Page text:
SINGAPORE: India is battling a deadly second wave of COVID-19, with the country reporting 2,023 deaths and more than 295,000 new infections on Wednesday (Apr 21).
Both numbers are records, and Prime Minister Narendra Modi has described the situation as “a storm”.
Amid the crisis, a new coronavirus variant known as B.1.617 was detected in the country, with some blaming it for the surge in COVID-19 cases.
Here’s what we know about the variant so far:
IT’S A “DOUBLE MUTANT”
According to the World Health Organization (WHO), the variant emerged at the end of last year.
Described by officials as a “double mutant”, it was first reported on Mar 24, when it had been found in more than 200 samples in the hard-hit western state of Maharashtra.
Epidemiologists said the term “double mutant” refers to an entirely new variant that has the characteristics of two already identified variants. In the case of B.1.617, these are the E484Q and L452R mutations.
According to the BBC, the L452R mutation was identified in variants from California, while the E484Q mutation is similar to a mutation found in the Brazilian and South African variants.
“Double mutant is not a scientific term. It is just another mutant which seems to be unique to India,” Ramanan Laxminarayan, the founder of the Center for Disease Dynamics, Economics & Policy in New Delhi, said in March.
The WHO on Friday said that it is monitoring the variant, and the agency’s technical lead Dr Maria Van Kerkhove described it as “concerning”.
“Having two of these mutations, which have been seen in other variants around the world, are concerning because there’s a similarity in these mutations that confer increased transmissibility, for example,” she said.
“Some of these mutations result in reduced neutralisation which may have an impact on our counter measures, including the vaccines.”
THERE IS A LACK OF DATA ON THE VARIANT
When the variant was first detected, health officials said that it had not been detected in large enough numbers to link it to the surge in cases in Maharashtra and other Indian states.
At the time, Laxminarayan said: “We have no evidence that these variants are more transmissible or more lethal than what we already have.”
Britain, which has detected more than 100 cases of the variant, is investigating it, however they do not have enough evidence to classify it is as a variant of concern, Susan Hopkins of Public Health England said last Sunday.
Speaking on the Andrew Marr Show on BBC television, Hopkins said: “We have not got enough data about this variant yet to be able to clarify whether it’s a variant of concern. We have put it as a variant under investigation.
“To escalate it up the ranking we need to know that it’s increased transmissibility, increased severity, or vaccine-evading, and we just don’t have that yet, but we’re looking at the data on a daily basis.”
COVID-19 VACCINES ARE PARTIALLY EFFECTIVE AGAINST IT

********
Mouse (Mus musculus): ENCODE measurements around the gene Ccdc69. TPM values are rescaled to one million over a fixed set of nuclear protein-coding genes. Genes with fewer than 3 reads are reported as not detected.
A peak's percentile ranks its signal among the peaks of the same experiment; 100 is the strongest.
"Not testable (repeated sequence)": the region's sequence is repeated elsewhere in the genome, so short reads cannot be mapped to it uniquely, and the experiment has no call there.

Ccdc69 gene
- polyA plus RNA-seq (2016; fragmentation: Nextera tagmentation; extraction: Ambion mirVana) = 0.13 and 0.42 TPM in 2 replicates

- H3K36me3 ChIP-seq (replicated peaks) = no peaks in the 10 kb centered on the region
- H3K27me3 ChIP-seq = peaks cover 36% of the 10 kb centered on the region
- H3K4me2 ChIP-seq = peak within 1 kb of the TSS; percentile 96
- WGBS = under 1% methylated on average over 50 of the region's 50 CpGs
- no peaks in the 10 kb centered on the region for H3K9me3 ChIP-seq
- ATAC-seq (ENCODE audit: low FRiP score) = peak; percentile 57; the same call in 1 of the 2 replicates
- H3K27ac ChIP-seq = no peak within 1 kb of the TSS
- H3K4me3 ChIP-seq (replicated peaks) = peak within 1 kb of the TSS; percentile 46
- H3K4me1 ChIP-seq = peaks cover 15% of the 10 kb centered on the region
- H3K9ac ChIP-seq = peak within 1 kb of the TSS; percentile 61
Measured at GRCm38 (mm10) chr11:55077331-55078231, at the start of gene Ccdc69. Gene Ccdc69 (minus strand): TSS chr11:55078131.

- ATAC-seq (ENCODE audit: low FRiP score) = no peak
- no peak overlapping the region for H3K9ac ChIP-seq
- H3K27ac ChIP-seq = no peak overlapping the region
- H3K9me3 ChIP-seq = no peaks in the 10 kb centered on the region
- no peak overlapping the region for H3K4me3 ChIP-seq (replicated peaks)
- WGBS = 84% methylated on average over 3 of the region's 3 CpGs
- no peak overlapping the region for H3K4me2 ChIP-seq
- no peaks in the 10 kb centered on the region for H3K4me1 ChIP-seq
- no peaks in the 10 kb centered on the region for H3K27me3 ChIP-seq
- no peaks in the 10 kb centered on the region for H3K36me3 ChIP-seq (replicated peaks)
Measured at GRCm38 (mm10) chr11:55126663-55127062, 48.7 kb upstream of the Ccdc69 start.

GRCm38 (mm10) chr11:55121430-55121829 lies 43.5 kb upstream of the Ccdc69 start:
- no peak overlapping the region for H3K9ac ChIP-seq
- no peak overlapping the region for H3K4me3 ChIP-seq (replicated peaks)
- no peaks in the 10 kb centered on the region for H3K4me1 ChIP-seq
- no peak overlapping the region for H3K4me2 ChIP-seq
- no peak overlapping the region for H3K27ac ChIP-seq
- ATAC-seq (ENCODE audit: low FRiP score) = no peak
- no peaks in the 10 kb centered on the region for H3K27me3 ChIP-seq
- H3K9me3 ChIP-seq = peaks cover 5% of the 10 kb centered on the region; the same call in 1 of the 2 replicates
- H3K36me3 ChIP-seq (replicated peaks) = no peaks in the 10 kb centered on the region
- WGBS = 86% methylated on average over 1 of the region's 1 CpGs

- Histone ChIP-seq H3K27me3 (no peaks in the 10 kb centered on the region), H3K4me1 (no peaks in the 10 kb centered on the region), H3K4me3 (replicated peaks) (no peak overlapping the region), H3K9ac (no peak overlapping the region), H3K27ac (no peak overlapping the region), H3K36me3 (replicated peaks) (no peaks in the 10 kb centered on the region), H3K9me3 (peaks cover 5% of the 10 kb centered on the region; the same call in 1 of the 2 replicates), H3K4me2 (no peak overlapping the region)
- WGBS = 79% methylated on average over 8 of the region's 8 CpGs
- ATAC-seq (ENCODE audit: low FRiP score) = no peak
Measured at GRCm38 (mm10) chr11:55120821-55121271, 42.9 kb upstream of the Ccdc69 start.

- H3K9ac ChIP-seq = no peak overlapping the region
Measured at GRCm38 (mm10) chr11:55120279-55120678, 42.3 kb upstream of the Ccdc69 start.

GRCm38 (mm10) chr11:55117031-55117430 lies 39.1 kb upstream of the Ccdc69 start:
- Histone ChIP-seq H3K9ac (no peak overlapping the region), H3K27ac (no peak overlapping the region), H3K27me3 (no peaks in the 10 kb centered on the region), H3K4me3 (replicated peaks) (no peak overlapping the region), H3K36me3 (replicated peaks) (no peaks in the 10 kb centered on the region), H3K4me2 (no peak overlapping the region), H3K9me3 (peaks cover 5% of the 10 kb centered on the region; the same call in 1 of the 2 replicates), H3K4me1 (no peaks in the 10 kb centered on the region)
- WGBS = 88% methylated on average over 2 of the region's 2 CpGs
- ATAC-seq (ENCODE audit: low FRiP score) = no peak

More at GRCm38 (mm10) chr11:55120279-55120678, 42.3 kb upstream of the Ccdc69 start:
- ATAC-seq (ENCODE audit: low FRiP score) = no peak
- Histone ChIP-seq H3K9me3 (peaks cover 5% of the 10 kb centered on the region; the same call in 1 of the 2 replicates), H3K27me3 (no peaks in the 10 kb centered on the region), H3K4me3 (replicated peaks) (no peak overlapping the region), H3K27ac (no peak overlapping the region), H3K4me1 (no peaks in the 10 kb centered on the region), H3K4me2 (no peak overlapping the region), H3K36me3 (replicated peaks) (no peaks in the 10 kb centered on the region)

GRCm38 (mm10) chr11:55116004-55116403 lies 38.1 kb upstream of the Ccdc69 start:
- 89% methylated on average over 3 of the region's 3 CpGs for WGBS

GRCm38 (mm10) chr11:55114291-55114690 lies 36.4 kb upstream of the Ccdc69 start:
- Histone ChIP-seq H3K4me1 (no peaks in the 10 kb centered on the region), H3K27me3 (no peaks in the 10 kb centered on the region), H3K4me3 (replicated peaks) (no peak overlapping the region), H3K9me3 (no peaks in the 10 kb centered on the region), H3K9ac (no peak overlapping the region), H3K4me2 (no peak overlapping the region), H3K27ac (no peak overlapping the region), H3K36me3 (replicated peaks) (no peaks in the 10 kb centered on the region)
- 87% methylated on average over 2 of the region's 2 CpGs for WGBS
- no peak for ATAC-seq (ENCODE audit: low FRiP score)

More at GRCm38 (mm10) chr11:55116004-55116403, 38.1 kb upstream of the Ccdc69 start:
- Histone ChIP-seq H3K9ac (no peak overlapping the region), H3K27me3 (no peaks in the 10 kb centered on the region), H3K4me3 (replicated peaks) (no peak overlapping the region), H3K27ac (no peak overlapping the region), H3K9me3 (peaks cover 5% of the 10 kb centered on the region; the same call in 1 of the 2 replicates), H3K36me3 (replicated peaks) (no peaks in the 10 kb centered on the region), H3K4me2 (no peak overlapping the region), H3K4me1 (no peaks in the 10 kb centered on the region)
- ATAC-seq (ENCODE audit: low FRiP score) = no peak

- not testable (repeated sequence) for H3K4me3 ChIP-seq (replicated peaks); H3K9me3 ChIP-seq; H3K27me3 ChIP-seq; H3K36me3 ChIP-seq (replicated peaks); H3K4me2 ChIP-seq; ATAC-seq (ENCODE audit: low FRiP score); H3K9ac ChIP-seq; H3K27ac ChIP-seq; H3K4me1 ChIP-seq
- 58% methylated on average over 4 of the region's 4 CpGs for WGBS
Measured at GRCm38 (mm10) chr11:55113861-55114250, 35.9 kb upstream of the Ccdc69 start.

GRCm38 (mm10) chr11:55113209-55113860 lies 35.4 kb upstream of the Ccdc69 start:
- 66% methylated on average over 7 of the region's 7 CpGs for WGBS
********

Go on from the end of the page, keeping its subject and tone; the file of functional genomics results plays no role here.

Israel, which has registered eight cases of the Indian variant, believes that the Pfizer-BioNTech vaccine is at least partially effective against it.
“The impression is that the Pfizer vaccine has efficacy against it, albeit a reduced efficacy,” the health ministry’s director-general, Hezi Levy, told Kan public radio on Tuesday.
Speaking at a press briefing on Tuesday, British Prime Minister Boris Johnson said: “We will look very carefully at whether it shows any sign of being able to escape the vaccines or escape the effect of the vaccines, but that’s where we are at the moment.”
READ: Singapore tightens COVID-19 rules for travellers from India, cuts entry approvals for non-Singaporeans and PRs
COUNTRIES ARE MOVING TO STOP THE SPREAD OF THE VARIANT
With concerns about the variant, and amid the broader COVID-19 situation in India, a number of countries and territories have implemented restrictions and issued travel advisories.
In Singapore, the Ministry of Health (MOH) said on Tuesday that COVID-19 border measures will be tightened for travellers from India.
From 11.59pm on Thursday, travellers from India will have to serve an additional seven days of stay-home notice at their residence following their 14-day stay-home notice at dedicated facilities.
Singapore also reduced entry approvals for non-Singapore citizens or permanent residents due to the worsening situation in India and the emergence of new virus variants, said MOH.
The United States Centers for Disease Control and Protection has said all travel should be avoided to India, while Britain’s Prime Minister Boris Johnson cancelled an official trip to New Delhi that had been scheduled for next week, and his government added India to its travel “red list”.
Hong Kong also suspended flights from India from Tuesday, the same day that the city reported that at least 53 passengers on a flight from New Delhi tested positive for COVID-19.